On the post-hoc explainability of deep echo state networks for time series forecasting, image and video classification

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Since their inception, learning techniques under the reservoir computing paradigm have shown a great modeling capability for recurrent systems without the computing overheads required for other approaches, specially deep neural networks. Among them, different flavors of echo state networks have attracted many stares through time, mainly due to the simplicity and computational efficiency of their learning algorithm. However, these advantages do not compensate for the fact that echo state networks remain as black-box models whose decisions cannot be easily explained to the general audience. This issue is even more involved for multi-layered (also referred to as deep) echo state networks, whose more complex hierarchical structure hinders even further the explainability of their internals to users without expertise in machine learning or even computer science. This lack of explainability can jeopardize the widespread adoption of these models in certain domains where accountability and understandability of machine learning models is a must (e.g., medical diagnosis, social politics). This work addresses this issue by conducting an explainability study of echo state networks when applied to learning tasks with time series, image and video data. Among these tasks, we stress on the latter one (video classification) which, to the best of our knowledge, has never been tackled before with echo state networks in the related literature. Specifically, the study proposes three different techniques capable of eliciting understandable information about the knowledge grasped by these recurrent models, namely potential memory, temporal patterns and pixel absence effect. Potential memory addresses questions related to the effect of the reservoir size in the capability of the model to store temporal information, whereas temporal patterns unveil the recurrent relationships captured by the model over time. Finally, pixel absence effect attempts at evaluating the effect of the absence of a given pixel when the echo state network model is used for image and video classification. The benefits of the proposed suite of techniques are showcased over three different domains of applicability: time series modeling, image and, for the first time in the related literature, video classification. The obtained results reveal that the proposed techniques not only allow for an informed understanding of the way these models work, but also serve as diagnostic tools capable of detecting issues inherited from data (e.g., presence of hidden bias).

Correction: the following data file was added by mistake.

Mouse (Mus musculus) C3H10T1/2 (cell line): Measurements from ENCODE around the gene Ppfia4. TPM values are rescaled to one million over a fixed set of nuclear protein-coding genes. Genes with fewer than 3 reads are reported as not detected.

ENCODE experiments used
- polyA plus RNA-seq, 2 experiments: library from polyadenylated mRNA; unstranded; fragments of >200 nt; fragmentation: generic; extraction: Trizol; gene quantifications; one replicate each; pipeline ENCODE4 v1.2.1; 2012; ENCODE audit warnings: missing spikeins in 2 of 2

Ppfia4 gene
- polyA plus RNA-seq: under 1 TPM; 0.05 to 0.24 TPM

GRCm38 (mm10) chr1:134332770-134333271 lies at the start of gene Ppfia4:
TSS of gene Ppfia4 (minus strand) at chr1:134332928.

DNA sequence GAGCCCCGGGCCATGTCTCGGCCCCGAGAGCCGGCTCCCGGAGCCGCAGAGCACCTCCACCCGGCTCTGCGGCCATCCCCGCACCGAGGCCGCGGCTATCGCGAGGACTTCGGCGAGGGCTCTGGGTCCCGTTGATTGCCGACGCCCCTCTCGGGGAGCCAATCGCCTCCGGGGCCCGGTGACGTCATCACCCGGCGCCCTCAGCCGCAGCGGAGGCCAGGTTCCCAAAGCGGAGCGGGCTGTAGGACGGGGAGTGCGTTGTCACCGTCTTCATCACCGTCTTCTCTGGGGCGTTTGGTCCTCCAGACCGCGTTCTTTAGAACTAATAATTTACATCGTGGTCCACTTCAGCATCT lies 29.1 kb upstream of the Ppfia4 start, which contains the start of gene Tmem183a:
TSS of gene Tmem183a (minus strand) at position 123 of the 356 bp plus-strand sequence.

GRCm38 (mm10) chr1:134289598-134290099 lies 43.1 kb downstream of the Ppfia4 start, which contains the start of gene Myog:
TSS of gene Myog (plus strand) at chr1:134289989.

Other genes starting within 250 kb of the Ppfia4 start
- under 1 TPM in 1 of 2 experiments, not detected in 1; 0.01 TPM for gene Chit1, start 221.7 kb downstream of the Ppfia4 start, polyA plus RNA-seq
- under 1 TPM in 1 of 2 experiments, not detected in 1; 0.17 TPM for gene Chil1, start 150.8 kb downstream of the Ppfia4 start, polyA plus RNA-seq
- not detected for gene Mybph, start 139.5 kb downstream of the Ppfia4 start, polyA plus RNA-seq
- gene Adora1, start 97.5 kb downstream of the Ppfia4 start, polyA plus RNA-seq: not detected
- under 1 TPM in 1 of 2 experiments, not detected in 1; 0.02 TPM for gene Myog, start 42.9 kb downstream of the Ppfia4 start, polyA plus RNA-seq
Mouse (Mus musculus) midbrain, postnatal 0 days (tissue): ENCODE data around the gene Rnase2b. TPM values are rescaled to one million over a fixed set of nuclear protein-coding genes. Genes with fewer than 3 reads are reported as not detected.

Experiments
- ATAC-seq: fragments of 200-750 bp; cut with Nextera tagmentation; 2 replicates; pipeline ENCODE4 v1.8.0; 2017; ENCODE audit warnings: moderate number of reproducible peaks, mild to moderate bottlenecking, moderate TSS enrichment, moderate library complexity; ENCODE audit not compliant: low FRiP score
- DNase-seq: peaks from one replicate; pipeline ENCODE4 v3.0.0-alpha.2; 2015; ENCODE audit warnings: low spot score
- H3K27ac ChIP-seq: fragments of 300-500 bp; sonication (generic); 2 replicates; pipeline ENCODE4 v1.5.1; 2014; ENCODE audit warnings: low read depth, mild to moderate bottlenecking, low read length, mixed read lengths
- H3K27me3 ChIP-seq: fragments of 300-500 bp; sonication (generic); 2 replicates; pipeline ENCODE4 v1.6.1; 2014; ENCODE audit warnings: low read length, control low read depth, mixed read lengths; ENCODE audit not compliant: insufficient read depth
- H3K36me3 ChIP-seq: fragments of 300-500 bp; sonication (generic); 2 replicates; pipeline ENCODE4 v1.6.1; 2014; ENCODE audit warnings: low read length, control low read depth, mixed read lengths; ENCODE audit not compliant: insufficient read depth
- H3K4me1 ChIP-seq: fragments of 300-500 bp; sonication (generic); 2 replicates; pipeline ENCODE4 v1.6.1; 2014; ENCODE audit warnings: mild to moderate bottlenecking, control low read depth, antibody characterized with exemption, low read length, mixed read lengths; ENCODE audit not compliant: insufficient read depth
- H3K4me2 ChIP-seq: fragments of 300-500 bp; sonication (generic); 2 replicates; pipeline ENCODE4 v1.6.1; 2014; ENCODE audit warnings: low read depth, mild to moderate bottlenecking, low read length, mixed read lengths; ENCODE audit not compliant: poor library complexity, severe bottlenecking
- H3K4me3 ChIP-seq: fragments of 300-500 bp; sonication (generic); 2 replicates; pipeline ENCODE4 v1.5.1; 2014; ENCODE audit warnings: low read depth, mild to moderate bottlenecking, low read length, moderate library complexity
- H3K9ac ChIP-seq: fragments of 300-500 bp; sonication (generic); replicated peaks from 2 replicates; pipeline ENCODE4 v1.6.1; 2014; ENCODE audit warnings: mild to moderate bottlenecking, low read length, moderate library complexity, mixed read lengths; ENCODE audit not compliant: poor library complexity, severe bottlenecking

Barredo Arrieta, Alejandro, Sergio Gil-Lopez, Ibai Laña, Miren Nekane Bilbao, and Javier Del Ser. “On the Post-Hoc Explainability of Deep Echo State Networks for Time Series Forecasting, Image and Video Classification.” Neural Computing and Applications (August 6, 2021). doi:10.1007/s00521-021-06359-y.